I really want to teach. From a practical standpoint, even if I get all the grants and all of my papers published, I can only do so much anthropology. If I teach anthropology, and just one half of one percent of my students become anthropologists, I would have more of an impact than just myself and my own work. The reality of being a professor of anthropology is that one has to do both, but my fulcrum would ideally give more room for teaching.
It is really ironic then that I received my Ph.D. having had no official teaching experience. As an MA student I was in charge of the (now closed) anthropology library in the department, which counted as a research position. I entered the doctoral program as the second anthropology recipient of the university’s Life Sciences Fellowship. Geared towards the lab sciences, they gave me a stipend on the condition that I specifically cannot have a teaching position. Knowing that teaching is what I wanted to do, I had some reservations, but the Fellowship is quite the honor (the first anthropology recipient did have a simultaneous teaching position, possibly by not connecting the dots between departments. I also hear that now one can take a break from Fellowship funding to teach, which was not an option during my era). I did get some valuable teaching experience as a volunteer assistant for skeletal biology and primatology courses, but they were off the record and there is no physical proof that I did these activities.
So, as a late bloomer, I graduated and tried to find a teaching job with really nothing but my moxie for credentials. In April, I was hired to be an online instructor for Ashford University. I was appointed to teach two consecutive sections of Anthropology 101, Introduction to Cultural Anthropology. Excited but nervous that I have finally made a profound leap towards my career, I got my materials together and set up my online classroom.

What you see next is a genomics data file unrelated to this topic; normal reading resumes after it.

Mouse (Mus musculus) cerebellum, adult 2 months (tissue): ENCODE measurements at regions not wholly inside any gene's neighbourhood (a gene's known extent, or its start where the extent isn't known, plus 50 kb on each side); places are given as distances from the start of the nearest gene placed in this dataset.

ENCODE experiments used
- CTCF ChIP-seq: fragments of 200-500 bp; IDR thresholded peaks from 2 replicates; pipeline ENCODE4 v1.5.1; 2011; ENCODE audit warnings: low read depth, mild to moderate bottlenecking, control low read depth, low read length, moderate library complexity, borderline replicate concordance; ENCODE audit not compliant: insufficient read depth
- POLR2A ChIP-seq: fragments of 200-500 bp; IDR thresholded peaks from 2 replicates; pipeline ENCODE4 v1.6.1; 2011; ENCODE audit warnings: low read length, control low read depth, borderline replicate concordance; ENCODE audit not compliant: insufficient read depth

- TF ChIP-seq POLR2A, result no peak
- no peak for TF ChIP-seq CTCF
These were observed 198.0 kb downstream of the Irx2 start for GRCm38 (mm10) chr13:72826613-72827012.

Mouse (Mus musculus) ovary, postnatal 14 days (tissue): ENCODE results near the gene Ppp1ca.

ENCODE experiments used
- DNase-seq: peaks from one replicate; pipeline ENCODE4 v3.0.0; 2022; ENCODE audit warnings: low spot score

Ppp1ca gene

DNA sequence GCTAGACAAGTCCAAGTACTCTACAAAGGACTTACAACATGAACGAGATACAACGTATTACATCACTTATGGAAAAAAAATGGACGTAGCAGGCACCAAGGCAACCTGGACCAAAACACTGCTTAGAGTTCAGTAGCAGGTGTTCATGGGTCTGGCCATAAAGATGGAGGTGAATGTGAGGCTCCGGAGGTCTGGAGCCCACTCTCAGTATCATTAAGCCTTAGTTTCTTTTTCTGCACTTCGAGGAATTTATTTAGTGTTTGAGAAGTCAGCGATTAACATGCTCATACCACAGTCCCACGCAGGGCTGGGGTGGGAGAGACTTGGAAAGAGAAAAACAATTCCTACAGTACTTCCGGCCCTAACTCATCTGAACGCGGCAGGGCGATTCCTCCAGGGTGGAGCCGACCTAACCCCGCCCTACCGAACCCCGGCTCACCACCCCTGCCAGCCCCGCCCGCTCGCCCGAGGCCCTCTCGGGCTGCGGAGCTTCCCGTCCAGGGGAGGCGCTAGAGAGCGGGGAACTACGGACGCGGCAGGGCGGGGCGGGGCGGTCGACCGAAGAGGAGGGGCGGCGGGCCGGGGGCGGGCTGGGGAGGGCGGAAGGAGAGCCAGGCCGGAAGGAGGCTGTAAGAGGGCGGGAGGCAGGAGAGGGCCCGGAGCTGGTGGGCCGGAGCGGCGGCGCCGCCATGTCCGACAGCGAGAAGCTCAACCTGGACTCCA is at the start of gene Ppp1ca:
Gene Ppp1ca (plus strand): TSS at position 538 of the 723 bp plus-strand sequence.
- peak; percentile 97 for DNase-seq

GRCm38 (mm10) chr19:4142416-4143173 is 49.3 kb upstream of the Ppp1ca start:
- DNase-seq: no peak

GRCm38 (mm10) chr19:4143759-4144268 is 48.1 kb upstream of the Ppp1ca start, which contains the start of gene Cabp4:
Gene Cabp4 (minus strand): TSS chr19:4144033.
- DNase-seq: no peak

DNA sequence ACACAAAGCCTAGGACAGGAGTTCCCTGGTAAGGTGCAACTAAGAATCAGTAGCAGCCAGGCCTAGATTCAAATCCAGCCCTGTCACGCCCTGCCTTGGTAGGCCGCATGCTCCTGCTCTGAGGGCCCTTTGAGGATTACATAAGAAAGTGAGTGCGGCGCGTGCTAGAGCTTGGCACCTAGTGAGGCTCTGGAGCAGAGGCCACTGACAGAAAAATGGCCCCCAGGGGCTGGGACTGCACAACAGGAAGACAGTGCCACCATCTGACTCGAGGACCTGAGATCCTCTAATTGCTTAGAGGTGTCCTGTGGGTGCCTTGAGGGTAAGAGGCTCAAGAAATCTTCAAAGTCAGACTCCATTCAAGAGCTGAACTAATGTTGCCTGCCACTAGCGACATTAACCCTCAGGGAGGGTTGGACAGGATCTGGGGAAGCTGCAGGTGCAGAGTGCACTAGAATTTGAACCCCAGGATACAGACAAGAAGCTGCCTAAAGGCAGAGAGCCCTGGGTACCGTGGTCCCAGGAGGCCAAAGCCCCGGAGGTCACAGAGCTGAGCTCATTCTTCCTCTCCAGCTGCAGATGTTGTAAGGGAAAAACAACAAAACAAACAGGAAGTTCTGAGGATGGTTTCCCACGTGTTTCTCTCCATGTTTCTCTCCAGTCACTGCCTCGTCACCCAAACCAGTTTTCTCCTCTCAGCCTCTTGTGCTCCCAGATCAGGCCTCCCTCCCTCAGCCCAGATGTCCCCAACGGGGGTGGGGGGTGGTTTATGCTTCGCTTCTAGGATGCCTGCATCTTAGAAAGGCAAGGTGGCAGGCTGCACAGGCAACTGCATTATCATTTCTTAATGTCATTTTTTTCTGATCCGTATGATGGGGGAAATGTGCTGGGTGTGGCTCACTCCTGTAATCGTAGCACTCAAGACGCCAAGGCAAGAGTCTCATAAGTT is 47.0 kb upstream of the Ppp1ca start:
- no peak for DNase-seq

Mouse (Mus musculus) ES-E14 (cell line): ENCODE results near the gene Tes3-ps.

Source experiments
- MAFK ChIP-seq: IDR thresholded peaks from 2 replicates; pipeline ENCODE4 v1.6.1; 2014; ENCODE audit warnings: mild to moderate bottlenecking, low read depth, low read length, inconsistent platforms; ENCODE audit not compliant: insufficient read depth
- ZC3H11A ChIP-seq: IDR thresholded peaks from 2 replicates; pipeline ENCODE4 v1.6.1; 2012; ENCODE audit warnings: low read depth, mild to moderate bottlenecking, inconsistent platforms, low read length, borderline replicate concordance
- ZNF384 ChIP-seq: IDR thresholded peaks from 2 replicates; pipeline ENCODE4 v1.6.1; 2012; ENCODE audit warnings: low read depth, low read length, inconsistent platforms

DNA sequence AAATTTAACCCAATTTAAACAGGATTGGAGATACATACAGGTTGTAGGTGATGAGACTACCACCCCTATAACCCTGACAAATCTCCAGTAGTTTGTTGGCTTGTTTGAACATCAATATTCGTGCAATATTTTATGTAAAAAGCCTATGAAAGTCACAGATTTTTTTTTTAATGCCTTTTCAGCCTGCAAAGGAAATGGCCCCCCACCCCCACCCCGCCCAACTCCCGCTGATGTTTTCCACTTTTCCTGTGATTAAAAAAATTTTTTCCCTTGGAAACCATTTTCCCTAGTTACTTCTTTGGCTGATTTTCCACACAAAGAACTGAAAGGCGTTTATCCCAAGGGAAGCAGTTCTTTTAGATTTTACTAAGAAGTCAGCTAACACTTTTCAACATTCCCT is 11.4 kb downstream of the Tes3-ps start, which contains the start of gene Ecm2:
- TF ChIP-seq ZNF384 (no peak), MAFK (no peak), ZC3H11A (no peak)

I am having the best time!
My first class has ended and my second has just begun. It has been such a warm experience ushering students through the foundations of anthropology. I have received the nicest messages about how much students have been profoundly impacted by how the most basic concepts have changed their way of thinking about culture. Even just over the five weeks of the course, I have seen the writing of my students improve by leaps and bounds. (Though, too good, in two cases that turned out to be plagiarism). When I received my student evaluations, I found out that I crushed the school, major, and course averages. The anonymous written comments were all positive.
Now I have both moxie and student evaluations as proof of my teaching!